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Whether you are working on your very first resume ever or trying to figure out how to write a new resume after many years under your belt, resume writing is an intimidating task, and it is okay if you feel a bit apprehensive.
What should you include? What should you not include?
What is saying too much, and can being overly concise cost you the job because you said too little?
These are some of the many questions resume writers face, when starting at a blank screen.
Here’s the deal:
Still have questions?
You might be asking yourself what to include if you’ve been out of work for a longer period of time, have been doing untraditional work like being a stay at home parent, caring for a family member, or going back to school.
What is the best way to present this information?
Are there specific rules to follow?
Keep reading for a resume guide that will put you at ease, while writing your new resume.
It is important to note that a resume and a CV (Curriculum Vitae) are not the same things.
In some countries and in some professions, a CV is the norm for job applications. But for most job positions, employers just want to see a standard resume.
A resume is a lot shorter than a CV.
A CV is a document that shows all of your accomplishments, positions, publications, appearances, etc. If you were applying for a professorship or a research position, as an example, your CV may be several pages long.
A resume is a short and sweet version of a CV: it is a document that showcases the most important aspects of your work history, education, and accomplishments in one page.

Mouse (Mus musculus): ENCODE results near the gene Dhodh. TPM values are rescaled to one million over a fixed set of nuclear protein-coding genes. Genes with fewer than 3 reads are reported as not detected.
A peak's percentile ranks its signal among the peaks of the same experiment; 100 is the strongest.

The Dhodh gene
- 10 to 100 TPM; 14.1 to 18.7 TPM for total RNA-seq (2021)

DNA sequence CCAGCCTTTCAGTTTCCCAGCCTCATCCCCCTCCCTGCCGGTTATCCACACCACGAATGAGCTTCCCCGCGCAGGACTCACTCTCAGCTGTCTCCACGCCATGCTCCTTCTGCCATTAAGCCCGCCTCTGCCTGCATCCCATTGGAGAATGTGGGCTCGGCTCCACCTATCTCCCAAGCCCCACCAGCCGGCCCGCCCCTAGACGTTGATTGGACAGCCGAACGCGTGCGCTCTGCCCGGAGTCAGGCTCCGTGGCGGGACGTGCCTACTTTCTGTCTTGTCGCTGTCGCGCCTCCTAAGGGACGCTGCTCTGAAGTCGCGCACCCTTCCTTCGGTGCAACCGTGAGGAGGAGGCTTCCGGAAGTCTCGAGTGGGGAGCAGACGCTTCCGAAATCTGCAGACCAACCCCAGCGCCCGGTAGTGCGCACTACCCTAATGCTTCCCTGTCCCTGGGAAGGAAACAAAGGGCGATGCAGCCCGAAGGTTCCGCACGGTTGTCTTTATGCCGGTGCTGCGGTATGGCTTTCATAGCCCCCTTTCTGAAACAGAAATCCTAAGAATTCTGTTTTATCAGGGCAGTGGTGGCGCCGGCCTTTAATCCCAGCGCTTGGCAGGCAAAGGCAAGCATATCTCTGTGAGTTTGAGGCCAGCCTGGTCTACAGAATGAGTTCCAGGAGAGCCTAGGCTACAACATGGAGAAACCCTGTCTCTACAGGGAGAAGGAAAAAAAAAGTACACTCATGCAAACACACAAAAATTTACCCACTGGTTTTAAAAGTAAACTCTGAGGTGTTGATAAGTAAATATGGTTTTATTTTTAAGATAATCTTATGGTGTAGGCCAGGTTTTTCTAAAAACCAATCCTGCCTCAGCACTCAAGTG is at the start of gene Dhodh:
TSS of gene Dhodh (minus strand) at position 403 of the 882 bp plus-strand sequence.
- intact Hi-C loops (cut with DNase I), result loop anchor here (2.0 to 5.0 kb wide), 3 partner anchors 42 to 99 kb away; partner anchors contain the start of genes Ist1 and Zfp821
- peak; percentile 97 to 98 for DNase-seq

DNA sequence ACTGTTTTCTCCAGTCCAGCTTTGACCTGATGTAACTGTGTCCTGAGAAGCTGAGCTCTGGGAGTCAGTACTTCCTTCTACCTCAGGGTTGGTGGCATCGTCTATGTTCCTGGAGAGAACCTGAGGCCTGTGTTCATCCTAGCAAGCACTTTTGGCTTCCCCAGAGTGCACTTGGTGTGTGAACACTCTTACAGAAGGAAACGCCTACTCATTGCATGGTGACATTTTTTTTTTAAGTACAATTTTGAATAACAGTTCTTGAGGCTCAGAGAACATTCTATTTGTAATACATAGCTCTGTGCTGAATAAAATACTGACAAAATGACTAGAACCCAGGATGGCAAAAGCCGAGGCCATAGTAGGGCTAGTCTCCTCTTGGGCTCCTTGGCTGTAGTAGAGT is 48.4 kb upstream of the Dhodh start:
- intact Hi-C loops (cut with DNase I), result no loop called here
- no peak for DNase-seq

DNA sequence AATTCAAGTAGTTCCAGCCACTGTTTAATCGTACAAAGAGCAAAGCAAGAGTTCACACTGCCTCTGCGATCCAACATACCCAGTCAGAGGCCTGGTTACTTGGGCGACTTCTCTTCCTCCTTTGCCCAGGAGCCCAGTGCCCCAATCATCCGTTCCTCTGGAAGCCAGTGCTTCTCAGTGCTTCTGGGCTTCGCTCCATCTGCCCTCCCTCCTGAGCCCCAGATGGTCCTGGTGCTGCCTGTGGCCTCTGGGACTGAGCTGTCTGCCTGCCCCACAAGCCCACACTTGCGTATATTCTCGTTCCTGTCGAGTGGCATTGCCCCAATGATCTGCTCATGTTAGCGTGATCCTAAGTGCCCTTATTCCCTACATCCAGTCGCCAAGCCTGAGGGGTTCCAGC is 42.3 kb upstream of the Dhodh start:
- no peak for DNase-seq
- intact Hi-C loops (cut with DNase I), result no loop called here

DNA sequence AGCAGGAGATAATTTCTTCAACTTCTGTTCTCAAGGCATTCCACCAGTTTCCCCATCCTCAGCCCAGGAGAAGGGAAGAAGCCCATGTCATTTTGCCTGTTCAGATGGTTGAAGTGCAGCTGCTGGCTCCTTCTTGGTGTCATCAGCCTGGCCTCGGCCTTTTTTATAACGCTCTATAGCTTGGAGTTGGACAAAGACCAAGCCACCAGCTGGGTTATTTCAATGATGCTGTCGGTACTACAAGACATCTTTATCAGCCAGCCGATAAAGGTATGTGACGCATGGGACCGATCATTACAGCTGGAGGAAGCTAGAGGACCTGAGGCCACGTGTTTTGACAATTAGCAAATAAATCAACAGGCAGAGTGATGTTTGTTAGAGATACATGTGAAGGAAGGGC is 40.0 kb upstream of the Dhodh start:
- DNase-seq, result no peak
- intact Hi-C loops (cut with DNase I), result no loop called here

Yes, a recruiter is going to expect a single page document for a resume.
This length is especially true for recent college graduates.
But what about those with extensive work experience? Those who have over 15 years of work experience?
If you are unable to keep your resume at a page because of important and relevant work history due to decades of experience, then it is acceptable to have a longer resume.
But keep it under two pages.
Remember, employers are going to skim resumes for the most important details.
A concise, relevant, and visually appealing (meaning no 8-point fonts) will do better than a long-winded account of every position since high school.
How far you should go back on your resume depends on how long you have been in the workforce.
If you are a recent college graduate, then you may not have 10 years of work experience.
Perhaps you never worked in high school or college and have had one internship. What would you put down on a resume?
If you are a recent graduate with no work history, brainstorm projects you completed in college and the transferable skills that could be used for the position you are applying.
Did you show any leadership in clubs? Did you write a thesis that was memorable?
Focus on those skills for your resume.
However, if you have had work experience in high school or college or have had numerous internships, use that as your work experience.
But think a bit before you type — would saying you were a babysitter freshman year of college be relevant for an IT position?
Keep the experience relevant and be sure to highlight transferable skills.
What if you are not just out of college and have a decade, or two or three, of work experience?